I could have gone the other way with the headline with … The Stock Market Crash Bottomed Ten Years Ago Today! But we’ll stay on the positive side of the stock market charts. After all a stock market bull run is obviously great for investors. That’s why we invest to take advantage of the years and decades when the markets deliver wonderful and outsized returns. And markets mostly go up.
Yup, it was March 9, 2009 when the stock markets hit rock bottom. From the Globe and Mail Birth of a Bull Market.
On March 9, the S&P 500 closed at 676.53, its lowest level since 1996, and many observers could see nothing but more pain ahead and adjusted their targets lower.
David Rosenberg, then the North American economist at Merrill Lynch (he is now chief economist and strategist at Gluskin Sheff + Associates in Toronto) argued that the S&P 500 would fall to 600, an estimate based on an ongoing recession that would sap profits even more.
But then, without any trigger or shift in sentiment, the index began to rise from its lows.
Yup, Rosey got it wrong. The markets began their ascent. And the NY Times is asking Why Aren’t More People Celebrating? Too many were scared off, they left. It’s just you and me, kid. Here’s the tell-all chart on Bull Markets from that NY Times article.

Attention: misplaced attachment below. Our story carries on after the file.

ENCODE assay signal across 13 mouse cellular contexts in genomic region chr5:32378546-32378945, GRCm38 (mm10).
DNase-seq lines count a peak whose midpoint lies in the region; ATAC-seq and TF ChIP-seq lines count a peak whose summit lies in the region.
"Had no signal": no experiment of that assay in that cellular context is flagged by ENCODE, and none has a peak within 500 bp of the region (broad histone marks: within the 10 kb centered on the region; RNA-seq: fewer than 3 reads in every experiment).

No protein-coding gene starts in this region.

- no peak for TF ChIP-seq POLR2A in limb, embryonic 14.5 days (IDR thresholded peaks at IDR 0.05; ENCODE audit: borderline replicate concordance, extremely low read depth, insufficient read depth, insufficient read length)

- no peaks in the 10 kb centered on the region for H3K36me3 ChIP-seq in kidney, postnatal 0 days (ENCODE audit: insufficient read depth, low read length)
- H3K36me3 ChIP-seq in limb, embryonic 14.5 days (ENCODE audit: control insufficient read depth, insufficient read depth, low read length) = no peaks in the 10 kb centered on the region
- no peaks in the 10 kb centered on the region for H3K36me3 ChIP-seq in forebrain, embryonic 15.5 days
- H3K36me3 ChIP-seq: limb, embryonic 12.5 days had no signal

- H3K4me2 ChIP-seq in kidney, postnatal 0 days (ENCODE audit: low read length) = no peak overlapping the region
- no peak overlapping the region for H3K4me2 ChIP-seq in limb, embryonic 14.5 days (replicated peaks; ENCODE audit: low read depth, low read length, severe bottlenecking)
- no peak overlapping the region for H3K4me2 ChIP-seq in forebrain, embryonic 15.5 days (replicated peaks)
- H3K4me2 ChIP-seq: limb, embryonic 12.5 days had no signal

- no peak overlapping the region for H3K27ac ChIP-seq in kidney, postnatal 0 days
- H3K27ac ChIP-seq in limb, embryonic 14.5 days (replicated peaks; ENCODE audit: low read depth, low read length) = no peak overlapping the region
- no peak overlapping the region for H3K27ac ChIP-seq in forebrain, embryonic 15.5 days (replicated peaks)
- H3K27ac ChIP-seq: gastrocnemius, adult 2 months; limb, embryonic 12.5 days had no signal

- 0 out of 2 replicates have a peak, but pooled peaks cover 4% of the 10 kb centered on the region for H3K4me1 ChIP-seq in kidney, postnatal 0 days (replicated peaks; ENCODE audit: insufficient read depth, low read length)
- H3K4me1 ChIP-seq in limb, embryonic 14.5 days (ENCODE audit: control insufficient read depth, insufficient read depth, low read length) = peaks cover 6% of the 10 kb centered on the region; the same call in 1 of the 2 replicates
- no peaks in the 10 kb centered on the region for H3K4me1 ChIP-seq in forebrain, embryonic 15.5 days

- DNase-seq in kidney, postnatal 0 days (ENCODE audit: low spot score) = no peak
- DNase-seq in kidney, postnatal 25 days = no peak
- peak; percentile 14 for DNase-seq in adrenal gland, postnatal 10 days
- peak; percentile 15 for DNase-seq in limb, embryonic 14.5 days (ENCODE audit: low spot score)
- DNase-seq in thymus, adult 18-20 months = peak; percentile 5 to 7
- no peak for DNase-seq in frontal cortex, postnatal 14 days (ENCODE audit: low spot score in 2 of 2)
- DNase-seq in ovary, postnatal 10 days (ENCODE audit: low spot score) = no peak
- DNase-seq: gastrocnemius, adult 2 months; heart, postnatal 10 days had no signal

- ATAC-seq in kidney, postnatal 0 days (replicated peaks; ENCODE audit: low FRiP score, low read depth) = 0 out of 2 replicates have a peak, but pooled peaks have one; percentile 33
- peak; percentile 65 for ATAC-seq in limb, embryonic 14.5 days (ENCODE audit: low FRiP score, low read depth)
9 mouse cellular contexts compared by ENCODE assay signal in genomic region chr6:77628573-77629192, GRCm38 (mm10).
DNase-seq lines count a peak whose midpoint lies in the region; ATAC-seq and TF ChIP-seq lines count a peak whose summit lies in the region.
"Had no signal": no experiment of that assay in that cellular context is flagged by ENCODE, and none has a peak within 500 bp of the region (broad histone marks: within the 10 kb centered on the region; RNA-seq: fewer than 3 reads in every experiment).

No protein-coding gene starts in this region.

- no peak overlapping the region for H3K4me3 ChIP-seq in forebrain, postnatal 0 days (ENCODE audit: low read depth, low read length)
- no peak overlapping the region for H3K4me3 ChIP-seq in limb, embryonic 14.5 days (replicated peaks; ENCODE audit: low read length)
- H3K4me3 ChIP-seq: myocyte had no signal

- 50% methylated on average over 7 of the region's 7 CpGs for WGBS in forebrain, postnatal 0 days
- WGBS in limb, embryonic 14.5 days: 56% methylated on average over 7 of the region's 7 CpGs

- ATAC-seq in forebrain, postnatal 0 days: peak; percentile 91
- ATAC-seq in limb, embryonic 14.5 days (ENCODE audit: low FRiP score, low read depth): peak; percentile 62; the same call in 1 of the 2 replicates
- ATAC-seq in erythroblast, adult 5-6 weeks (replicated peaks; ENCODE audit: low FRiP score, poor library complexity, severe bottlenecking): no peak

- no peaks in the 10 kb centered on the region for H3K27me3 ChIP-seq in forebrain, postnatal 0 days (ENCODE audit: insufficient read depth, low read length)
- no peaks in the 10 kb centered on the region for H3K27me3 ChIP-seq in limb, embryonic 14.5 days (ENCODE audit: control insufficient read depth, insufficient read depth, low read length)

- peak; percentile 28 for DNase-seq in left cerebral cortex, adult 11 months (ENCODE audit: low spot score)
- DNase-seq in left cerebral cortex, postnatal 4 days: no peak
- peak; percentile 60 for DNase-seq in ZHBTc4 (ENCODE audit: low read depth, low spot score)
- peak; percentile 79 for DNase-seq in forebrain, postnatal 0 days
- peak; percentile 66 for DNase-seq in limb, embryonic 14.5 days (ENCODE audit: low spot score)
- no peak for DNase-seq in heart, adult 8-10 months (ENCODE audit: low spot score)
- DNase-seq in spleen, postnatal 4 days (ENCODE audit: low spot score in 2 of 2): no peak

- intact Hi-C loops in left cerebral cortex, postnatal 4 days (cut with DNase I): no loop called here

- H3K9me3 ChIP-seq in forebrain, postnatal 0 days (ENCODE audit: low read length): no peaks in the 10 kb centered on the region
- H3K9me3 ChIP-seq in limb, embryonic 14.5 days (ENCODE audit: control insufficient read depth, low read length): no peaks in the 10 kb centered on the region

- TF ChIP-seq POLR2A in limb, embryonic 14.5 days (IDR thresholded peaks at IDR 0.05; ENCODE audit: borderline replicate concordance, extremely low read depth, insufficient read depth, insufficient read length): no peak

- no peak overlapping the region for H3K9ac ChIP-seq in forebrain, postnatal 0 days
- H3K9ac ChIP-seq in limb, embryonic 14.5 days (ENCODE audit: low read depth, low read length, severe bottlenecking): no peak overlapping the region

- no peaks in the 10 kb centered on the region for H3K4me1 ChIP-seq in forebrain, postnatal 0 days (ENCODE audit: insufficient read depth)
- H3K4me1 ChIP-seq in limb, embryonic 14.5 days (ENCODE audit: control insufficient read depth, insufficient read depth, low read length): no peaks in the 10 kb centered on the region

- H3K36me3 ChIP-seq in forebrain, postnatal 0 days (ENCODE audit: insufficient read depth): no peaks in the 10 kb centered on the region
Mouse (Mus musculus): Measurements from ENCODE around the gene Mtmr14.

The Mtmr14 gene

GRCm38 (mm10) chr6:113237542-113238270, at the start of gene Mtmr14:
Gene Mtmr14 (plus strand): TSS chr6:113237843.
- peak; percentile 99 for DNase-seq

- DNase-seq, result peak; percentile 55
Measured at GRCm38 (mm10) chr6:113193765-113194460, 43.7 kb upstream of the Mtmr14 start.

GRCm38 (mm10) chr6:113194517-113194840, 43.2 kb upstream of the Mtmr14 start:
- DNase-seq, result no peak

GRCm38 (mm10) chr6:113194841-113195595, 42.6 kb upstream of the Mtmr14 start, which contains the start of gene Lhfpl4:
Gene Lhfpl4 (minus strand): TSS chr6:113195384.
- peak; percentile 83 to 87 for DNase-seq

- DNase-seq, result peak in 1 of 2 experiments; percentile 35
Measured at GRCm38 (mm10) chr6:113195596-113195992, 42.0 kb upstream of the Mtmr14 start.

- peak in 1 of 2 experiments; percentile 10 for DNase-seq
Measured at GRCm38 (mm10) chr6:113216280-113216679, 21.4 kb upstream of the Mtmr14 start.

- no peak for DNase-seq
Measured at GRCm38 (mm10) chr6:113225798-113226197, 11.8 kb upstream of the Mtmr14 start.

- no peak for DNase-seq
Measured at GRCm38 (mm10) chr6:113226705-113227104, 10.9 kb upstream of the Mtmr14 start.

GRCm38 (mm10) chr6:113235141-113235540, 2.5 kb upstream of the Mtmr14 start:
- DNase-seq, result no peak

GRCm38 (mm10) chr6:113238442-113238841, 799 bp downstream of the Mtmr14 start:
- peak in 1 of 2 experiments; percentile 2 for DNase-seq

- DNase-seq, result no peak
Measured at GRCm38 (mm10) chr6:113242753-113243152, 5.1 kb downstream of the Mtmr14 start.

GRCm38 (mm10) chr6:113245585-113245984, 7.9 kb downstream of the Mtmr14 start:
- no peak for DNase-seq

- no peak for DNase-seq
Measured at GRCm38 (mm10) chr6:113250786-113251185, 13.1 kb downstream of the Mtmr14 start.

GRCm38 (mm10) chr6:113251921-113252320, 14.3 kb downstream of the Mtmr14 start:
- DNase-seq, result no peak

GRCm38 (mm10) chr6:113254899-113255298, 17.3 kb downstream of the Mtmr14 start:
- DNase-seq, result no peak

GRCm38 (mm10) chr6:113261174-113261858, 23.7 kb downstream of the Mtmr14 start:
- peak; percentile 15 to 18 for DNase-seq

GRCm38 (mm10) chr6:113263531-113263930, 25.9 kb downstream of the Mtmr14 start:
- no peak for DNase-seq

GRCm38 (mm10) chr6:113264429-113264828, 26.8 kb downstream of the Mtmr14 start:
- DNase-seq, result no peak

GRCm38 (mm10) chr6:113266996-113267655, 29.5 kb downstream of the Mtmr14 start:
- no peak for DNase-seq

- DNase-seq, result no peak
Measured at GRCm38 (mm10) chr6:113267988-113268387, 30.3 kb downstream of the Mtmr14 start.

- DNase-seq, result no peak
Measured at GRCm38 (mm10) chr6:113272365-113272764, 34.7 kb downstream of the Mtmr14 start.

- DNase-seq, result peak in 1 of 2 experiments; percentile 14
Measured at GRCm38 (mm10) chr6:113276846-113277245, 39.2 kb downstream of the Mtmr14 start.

And here’s what we were able to grab by way of returns. The chart is courtesy of portfoliovisualizer.com
Portfolio 1 is the Canadian Market represented by iShares XIU – TSX 60.
Portfolio 2 is the US Market represented by iShares IVV – S&P 500 ($US)
We’ve had a good run with some minor corrections here and there, but nothing that should have caused any heart palpitations. Many investors have been handed a gift. Even if you held a sensible, low fee balanced portfolio you would have seen some very nice gains. A balanced to balanced growth model in the range of 60% to 80% stocks would have delivered in the area of 8% to 9% annual returns.